The mental block has to be removed and that can be done by the active participation of doctors, NGOs, psychologists and counsellors, and better still, if conducted under a coordinated national scheme where all the stakeholders join hands to work towards this noble cause. The Governments also need to be supportive and they must act to create a conducive atmosphere to promote and streamline the process of organ donation.

The political class has a hold and influence over the people and their word of mouth can publicise the need of organ donation and the nobility associated with it, fast and wide. The dead doesn’t lose anything but one dead person can live on by giving life to several people. Lakhs of people die every day in freak mishaps and stray incidents. We have the dubious distinction of accident fatalities, notching the top place on the global list of countries with most accident deaths. Many people die for the want of an organ and timely medical intervention. If a part of the liver from a dying donor or his kidneys could be transplanted to an ailing person or a working heart could be imported into someone whose heart is failing, several young and precious lives can live to see another day. Through them, the deceased person lives in immortality and serves humanity like none other can do. India badly needs organs and we have no other option but to encourage people by counselling and promotional activities.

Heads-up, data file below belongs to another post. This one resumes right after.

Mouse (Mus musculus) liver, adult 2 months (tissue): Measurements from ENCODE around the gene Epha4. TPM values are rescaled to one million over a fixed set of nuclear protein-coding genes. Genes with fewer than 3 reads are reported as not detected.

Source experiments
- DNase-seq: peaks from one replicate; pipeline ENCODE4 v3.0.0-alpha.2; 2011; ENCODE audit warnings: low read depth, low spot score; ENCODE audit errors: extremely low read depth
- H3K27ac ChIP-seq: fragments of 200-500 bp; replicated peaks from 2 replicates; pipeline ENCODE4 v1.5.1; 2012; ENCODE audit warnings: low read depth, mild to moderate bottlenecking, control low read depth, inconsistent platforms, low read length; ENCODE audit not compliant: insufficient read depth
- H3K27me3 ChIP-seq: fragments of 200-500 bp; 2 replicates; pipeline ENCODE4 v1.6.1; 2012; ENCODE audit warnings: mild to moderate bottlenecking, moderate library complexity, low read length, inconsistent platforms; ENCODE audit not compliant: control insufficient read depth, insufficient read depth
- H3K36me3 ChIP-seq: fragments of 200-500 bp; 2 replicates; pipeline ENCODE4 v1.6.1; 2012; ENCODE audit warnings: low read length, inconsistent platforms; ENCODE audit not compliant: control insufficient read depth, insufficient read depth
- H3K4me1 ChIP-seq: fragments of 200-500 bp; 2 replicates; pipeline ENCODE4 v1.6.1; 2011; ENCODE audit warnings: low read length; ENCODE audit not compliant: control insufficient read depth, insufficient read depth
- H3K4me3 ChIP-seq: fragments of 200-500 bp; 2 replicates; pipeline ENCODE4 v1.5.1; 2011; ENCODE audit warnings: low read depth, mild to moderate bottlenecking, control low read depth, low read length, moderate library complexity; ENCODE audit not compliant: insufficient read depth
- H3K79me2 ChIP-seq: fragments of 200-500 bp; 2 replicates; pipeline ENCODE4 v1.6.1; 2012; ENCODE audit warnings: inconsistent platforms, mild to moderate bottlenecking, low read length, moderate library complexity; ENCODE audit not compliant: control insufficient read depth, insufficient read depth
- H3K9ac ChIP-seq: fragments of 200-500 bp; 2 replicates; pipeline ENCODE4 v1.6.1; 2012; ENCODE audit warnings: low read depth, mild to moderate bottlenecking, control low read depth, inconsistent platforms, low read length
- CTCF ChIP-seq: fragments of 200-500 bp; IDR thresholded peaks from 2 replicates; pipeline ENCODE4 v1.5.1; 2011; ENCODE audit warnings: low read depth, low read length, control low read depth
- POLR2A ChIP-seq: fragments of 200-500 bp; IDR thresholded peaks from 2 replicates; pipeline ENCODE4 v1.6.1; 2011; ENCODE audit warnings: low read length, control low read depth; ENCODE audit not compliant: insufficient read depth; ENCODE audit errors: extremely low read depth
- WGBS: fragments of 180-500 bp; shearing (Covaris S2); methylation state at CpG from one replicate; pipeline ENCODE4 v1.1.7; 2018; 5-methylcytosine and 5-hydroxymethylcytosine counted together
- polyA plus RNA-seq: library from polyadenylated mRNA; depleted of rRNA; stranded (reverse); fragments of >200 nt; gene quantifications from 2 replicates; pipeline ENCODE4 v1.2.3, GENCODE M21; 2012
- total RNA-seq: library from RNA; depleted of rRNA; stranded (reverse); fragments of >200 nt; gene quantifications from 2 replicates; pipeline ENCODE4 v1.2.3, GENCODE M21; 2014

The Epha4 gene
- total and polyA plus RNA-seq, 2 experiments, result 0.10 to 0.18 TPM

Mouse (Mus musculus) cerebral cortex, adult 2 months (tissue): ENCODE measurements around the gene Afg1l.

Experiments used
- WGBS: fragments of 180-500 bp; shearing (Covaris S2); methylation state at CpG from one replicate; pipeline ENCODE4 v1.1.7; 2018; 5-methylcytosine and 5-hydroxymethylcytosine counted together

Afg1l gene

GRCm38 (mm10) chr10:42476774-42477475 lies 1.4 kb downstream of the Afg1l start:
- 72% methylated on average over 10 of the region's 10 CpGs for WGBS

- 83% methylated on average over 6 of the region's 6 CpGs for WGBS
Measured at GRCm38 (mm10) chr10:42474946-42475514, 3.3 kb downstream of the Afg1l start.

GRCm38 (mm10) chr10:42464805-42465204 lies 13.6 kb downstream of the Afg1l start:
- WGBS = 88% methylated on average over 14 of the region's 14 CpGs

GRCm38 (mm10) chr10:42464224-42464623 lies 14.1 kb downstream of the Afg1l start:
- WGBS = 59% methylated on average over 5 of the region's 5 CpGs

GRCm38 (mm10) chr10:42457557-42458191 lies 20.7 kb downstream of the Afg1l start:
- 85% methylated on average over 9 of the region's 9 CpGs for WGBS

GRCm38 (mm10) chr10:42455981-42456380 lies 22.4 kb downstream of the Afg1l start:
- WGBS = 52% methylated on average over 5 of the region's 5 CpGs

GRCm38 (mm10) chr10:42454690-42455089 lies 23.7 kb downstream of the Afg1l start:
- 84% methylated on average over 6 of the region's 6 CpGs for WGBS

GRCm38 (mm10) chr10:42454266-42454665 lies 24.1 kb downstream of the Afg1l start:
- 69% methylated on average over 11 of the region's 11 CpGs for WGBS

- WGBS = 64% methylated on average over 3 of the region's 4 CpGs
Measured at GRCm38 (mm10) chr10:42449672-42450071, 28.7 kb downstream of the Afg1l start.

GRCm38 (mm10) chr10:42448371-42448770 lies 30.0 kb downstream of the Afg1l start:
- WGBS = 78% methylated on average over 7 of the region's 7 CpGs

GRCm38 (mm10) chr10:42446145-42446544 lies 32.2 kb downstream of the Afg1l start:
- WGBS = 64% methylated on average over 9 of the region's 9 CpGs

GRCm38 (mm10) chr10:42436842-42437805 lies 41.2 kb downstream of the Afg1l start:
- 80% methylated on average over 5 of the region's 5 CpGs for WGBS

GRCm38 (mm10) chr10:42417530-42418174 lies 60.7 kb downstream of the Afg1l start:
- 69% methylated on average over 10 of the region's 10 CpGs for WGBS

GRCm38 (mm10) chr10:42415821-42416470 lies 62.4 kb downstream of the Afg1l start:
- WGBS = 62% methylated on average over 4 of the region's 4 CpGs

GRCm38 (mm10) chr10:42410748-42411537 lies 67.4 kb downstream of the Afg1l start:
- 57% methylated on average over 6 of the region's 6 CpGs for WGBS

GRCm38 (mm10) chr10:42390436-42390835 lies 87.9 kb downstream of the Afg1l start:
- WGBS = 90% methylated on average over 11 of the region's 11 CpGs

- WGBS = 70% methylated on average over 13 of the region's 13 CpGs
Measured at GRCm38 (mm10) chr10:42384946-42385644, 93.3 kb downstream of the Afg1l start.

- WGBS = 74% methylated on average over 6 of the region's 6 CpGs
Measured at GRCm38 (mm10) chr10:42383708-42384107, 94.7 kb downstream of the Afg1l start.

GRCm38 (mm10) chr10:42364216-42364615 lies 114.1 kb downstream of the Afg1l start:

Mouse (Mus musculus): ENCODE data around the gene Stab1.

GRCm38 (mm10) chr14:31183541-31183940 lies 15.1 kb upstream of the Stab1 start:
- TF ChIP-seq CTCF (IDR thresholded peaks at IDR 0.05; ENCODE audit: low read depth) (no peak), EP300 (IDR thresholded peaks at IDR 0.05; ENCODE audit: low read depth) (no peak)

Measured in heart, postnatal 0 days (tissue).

Course curriculum in colleges and universities must mandatorily include a chapter on the issue of ‘Organ Donation’ so that the youth know of it early on and mentally prepare accordingly, if not anything, at least to spread the right word in society. India is a country of the youth and the youth are a big force in their direction of thought decides the direction of thought of society and the country. If the youth are progressive and embracing of new ideas, society progresses. Apart, doctors and hospitals too need to be sensitised and trained to handle the possibilities of organ donation whenever they arise.They must counsel and urge the kin of every dead or dying patient under their care to go for the noble cause.Traffic cops too need to be trained in the cities to be prepared for any such occasion where organ transportation might be needed on short notice.

As has been said, any successful donation process needs lots of express planning, timing, coordination and synchronisation of several aspects for which each responsible person involved in it should be trained, alert and efficient. Any slip by any individual can derail the whole exercise and lead to the loss of several lives which could be saved. The stakeholders must be subject to occasional mock drills to check their readiness so that in an emergency situation, like every organ donation process has to be, nothing goes wrong and everything happens smoothly. It needs practice and experience to manage the show successfully and the stakeholders must work in unison to achieve that perfection.

At the end of the day, we must remember that every life is precious and needs to be saved. We must go all out with whatever wherewithal we have to save lives. Just as unfortunate as death is in any family, so much is it a matter of pride and happiness to see someone live a new life through the last offerings of the one who is gone.